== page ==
Mabu Vinyl featured in 40 Things To Do In Cape Town Under R200 | Travelstart

From travelstartblog

We’re almost halfway through 2014 and Cape Town is still enjoying the spoils of the momentum she’s gathered from numerous international press mentions from the New York Times to TripAdvisor and The Telegraph. Cape Town is now firmly on the world map as a destination unmissable. Table Mountain now joins the likes of the Statue of Liberty, The Gherkin, the Eifel Tower, Burj Khalifa, Sydney Opera House and the Shanghai Tower; a newly tacked on natural edifice on the tapestry of the world’s iconic cities.

But what lies beyond its beautiful mountain, historical Robben Island, wine regions and most popular sights? With this comprehensive list of alternative things to do in Cape Town we encourage you to explore the other side of the city. Discover Cape Town’s unique culture, people and history through outdoor activities, restaurants and bars and museums. We help you uncover 40 places around Cape Town to eat, play, shop, celebrate and relax, as well as an attractive smattering of free things to do in Cape Town.

Browse and buy vinyl at Mabu

Mabu Vinyl Cape Town

Cost: Vinyl – from R50 to R600. Shooting the breeze with Stephen – priceless.

The art of record collecting is alive and well in Cape Town City Bowl where Mabu Vinyl is at the forefront of this niche sub-culture. Stephen Segerman of Searching for Sugar Man fame is co-owner of the store and is usually available for a spirited chat about the 2012 hit movie in which he featured. Mabu stocks a rare selection of classics with a catalogue including second-hand records, books, comics, CDs, DVDs and cassettes. The store in Gardens is open 7 days a week.

Contact: 021 423 7635  | View location

THE REVIVAL OF THE VINYL RECORD | CNBCAfrica

This past weekend marked World Record Store day, which celebrated independent record stores and brought together music lovers from all over the globe. Now, despite a drop in CD sales and even music downloads, demand for LPs is the highest it’s been in decades. CNBC Africa’s Benedict Pather reveals why vinyl records are no longer a thing of the past.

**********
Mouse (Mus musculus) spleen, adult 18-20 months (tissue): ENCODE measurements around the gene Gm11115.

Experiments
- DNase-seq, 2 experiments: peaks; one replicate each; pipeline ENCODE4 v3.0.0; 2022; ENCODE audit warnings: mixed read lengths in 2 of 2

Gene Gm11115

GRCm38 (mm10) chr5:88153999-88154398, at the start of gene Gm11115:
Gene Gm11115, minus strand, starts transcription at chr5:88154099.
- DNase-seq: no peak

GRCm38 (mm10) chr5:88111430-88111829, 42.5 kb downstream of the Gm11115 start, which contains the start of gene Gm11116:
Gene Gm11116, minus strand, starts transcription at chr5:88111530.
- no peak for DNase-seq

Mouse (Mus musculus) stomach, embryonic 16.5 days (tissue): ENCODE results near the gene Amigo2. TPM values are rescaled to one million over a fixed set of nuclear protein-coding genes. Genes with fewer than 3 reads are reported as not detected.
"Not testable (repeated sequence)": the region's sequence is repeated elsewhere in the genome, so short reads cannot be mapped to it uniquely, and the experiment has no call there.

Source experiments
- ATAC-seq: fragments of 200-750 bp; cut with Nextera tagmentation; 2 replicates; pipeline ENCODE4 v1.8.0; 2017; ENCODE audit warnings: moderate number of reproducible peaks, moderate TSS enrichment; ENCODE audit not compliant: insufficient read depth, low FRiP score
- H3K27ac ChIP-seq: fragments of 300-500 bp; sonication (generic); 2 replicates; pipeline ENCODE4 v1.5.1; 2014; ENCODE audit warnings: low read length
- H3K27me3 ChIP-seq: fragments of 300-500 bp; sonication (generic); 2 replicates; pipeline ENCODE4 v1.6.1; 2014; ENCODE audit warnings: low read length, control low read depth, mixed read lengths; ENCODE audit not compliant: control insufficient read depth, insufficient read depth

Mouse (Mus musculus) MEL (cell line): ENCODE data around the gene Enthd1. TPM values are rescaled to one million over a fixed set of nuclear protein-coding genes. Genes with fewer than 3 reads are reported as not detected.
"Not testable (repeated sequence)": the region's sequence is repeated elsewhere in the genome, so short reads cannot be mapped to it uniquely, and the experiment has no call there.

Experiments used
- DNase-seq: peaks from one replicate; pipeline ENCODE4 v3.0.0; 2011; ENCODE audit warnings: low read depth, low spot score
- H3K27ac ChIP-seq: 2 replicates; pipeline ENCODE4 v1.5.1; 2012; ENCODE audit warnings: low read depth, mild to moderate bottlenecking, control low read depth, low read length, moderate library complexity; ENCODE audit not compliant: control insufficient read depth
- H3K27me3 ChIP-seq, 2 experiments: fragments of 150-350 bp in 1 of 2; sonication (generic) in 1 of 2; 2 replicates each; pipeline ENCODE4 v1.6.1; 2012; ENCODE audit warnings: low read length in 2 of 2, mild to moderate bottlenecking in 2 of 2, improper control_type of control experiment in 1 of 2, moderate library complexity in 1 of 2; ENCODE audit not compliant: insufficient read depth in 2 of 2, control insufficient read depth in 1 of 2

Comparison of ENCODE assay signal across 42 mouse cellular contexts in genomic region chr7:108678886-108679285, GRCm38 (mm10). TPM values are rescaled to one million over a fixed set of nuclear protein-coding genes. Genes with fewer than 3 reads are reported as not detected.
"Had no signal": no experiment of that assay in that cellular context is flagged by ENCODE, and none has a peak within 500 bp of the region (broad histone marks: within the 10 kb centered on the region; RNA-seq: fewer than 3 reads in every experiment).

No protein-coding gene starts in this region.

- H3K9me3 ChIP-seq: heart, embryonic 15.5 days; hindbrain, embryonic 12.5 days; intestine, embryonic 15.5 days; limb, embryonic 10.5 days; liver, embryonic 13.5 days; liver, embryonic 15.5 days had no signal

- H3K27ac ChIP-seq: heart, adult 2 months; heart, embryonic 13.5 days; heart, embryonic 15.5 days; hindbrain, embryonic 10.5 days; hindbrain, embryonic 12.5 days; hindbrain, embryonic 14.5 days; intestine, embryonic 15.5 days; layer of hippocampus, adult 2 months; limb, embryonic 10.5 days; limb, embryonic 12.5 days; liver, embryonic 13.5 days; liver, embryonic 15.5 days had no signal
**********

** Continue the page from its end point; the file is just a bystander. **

http://www.cnbcafrica.com/video/?bctid=3497780358001

Welcome to the new Mabu Vinyl Online Store!

Mabu Vinyl is the independent record store in Cape Town that has become very well known internationally thanks to its appearance in the Oscar-winning documentary ‘Searching For Sugar Man’.

The Mabu Vinyl range of T-shirts is now available to buy online and the T-shirt prices include shipping by registered airmail to anywhere in the world.

Watch out for a range of new items being added to the store on a regular basis……

Please visit http://shop.mabuvinyl.co.za to place your orders.

Dead Men Don’t Tour, Rodriguez in South Africa 1998 (TV Documentary) | SugarMan.org

Dead Men Don’t Tour, Rodriguez in South Africa 1998 (TV Documentary)

Footage from this documentary features strongly in the Oscar winning film, Searching For Sugar Man.

Directed by Tonia Selley, Dead Men Don’t Tour, was first broadcast on SABC 3 at 9.30pm on the 5th July 2001 just after ‘Ripley’s Believe Or Not’.

This film features wonderful concert footage, backstage antics, interviews with Craig Bartholomew Strydom and Stephen “Sugar” Segerman, Rodriguez and his family, the promoters, the fans and the musicians.

All live footage was filmed at the concerts in Pretoria, Durban and the Blues Room in Johannesburg.

The soundtrack for the documentary is based on the Live Fact CD with video collages from the various performances. The concert footage is linked with interviews, backstage antics, rehearsals, etc.

  1. I Wonder
  2. Inner City Blues
  3. Jane S. Piddy
  4. Sugar Man
  5. A Most Disgusting Song
  6. Like Janis
  7. Establishment Blues
  8. Climb Up On My Music
  9. I Wonder by Generation EXT (filmed during the studio recording)
  10. Forget It

Produced by Incha Productions
Executive producers: Georgina Parkin and Charles Watson
Directed by Tonia Selley
Edited by Cathy Winter

Footage from this documentary features strongly in the Oscar winning film, Searching For Sugar Man.

Music Exchange Workshop 23 March: Web Development and SugarMan.org

In 1997, Stephen “Sugar” Segerman set up a website, called ‘The Great Rodriguez Hunt’, with the intention of finding any information about the mysterious US musician of ‘Cold Fact’ fame. In the same year Brian Currin established ‘Climb Up On My Music’, a tribute site to the life and works of Rodriguez.

Brian Currin
Brian Currin

In 1998, when Rodriguez was discovered, alive and well and living in Detroit, the search was over and those two websites were combined into one central online repository for all information about Rodriguez.

Brian Currin will be holding a one-hour workshop on the various cost effective tools and platforms that musicians and music-related businesses can and should be embracing for online marketing and sales.